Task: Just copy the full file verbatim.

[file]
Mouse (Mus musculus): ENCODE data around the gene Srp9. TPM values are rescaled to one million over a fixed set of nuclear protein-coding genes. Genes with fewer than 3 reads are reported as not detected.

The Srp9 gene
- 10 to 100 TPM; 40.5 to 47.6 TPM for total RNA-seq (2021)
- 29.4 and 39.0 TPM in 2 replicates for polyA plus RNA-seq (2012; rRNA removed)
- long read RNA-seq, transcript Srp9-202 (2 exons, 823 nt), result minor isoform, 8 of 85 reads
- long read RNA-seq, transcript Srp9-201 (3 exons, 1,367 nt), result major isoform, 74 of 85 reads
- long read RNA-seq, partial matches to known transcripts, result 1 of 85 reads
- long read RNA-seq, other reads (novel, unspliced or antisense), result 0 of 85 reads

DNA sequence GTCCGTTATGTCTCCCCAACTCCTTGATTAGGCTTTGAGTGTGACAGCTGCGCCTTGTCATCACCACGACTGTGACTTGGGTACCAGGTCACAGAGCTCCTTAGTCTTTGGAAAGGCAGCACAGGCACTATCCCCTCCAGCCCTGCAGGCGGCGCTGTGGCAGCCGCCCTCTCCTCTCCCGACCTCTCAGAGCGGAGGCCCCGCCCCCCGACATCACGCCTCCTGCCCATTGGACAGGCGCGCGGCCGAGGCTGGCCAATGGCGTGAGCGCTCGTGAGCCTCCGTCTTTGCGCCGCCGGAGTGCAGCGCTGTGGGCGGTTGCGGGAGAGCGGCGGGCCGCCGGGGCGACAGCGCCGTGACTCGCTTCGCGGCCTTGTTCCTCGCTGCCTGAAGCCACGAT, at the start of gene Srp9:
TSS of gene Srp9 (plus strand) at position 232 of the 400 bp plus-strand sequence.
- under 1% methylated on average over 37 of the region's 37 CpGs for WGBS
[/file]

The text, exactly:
Mouse (Mus musculus): ENCODE data around the gene Srp9. TPM values are rescaled to one million over a fixed set of nuclear protein-coding genes. Genes with fewer than 3 reads are reported as not detected.

The Srp9 gene
- 10 to 100 TPM; 40.5 to 47.6 TPM for total RNA-seq (2021)
- 29.4 and 39.0 TPM in 2 replicates for polyA plus RNA-seq (2012; rRNA removed)
- long read RNA-seq, transcript Srp9-202 (2 exons, 823 nt), result minor isoform, 8 of 85 reads
- long read RNA-seq, transcript Srp9-201 (3 exons, 1,367 nt), result major isoform, 74 of 85 reads
- long read RNA-seq, partial matches to known transcripts, result 1 of 85 reads
- long read RNA-seq, other reads (novel, unspliced or antisense), result 0 of 85 reads

DNA sequence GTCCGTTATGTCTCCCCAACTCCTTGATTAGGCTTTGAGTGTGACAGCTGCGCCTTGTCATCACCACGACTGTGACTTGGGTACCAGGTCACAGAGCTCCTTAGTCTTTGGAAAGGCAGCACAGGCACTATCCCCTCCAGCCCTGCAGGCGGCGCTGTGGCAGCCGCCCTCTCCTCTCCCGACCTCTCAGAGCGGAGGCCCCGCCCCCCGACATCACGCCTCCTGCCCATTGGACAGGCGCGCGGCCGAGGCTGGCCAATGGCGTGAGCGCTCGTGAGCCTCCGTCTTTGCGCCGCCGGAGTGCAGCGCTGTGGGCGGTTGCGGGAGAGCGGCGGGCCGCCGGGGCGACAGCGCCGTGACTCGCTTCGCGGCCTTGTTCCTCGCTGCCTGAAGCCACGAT, at the start of gene Srp9:
TSS of gene Srp9 (plus strand) at position 232 of the 400 bp plus-strand sequence.
- under 1% methylated on average over 37 of the region's 37 CpGs for WGBS